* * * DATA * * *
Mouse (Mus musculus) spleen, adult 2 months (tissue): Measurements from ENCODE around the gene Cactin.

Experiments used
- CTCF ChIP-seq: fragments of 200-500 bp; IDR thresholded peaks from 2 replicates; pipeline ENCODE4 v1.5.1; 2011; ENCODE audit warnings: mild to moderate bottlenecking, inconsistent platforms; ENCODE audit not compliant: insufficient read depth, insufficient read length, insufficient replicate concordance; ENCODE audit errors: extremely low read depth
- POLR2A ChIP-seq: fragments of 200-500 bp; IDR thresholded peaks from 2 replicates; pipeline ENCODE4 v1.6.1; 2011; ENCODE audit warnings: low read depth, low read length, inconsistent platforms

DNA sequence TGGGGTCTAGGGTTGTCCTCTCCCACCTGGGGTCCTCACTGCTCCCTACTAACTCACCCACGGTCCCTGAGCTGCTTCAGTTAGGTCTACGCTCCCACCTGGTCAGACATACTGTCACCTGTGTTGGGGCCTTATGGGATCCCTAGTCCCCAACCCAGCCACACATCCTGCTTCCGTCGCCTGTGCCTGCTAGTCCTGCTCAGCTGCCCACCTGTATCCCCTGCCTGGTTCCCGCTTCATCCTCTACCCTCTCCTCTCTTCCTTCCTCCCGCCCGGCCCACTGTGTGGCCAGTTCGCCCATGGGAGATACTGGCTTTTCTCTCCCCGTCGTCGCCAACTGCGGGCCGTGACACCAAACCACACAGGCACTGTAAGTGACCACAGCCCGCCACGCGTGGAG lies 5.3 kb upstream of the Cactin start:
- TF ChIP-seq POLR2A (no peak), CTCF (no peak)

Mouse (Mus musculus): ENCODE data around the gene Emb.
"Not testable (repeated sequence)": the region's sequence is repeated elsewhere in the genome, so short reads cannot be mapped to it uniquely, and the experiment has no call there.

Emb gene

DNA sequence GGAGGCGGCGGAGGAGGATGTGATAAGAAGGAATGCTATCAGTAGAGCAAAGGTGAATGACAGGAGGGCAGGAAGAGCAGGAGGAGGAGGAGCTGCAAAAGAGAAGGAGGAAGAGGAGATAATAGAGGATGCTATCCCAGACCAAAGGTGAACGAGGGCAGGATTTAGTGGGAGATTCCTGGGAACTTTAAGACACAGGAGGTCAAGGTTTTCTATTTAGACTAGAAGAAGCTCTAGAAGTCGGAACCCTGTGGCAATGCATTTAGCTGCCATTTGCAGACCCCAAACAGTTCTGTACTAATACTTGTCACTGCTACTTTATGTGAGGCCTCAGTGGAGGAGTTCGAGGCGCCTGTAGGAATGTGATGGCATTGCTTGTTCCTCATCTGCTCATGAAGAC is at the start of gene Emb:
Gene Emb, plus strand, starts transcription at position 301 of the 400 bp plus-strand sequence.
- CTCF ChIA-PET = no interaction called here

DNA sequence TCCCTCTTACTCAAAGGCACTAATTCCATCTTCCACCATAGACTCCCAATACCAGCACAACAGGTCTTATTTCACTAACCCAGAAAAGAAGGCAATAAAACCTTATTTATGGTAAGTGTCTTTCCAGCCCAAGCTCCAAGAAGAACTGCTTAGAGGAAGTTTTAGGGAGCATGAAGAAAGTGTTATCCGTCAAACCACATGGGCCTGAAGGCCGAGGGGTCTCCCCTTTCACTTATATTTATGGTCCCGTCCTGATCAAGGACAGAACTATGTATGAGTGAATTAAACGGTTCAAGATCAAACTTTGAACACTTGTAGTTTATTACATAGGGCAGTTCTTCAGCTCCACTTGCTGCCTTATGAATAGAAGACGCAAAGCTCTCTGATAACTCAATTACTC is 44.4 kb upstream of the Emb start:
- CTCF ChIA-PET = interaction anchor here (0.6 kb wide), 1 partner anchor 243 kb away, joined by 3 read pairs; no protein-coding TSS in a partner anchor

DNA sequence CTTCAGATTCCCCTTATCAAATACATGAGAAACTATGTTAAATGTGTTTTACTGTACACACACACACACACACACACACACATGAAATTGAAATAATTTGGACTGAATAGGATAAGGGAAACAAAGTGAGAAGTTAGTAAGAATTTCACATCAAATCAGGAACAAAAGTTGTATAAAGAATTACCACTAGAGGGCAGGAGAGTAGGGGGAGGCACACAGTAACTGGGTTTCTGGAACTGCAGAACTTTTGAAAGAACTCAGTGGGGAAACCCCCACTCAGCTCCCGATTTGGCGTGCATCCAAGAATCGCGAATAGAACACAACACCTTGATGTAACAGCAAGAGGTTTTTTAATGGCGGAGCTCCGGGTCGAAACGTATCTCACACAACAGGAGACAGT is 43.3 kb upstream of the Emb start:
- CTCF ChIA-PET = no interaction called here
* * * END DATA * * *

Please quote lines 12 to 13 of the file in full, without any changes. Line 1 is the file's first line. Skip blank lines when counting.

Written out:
- CTCF ChIA-PET = no interaction called here

DNA sequence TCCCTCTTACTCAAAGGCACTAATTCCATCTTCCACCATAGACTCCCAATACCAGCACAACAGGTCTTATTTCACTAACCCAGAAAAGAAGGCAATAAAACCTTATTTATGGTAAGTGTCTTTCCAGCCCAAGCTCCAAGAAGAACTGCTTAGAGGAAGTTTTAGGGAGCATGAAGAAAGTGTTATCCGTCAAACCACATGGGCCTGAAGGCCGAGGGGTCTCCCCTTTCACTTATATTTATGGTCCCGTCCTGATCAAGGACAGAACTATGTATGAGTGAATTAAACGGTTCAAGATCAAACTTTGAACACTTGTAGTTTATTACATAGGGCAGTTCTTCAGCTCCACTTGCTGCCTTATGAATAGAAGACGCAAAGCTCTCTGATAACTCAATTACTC is 44.4 kb upstream of the Emb start: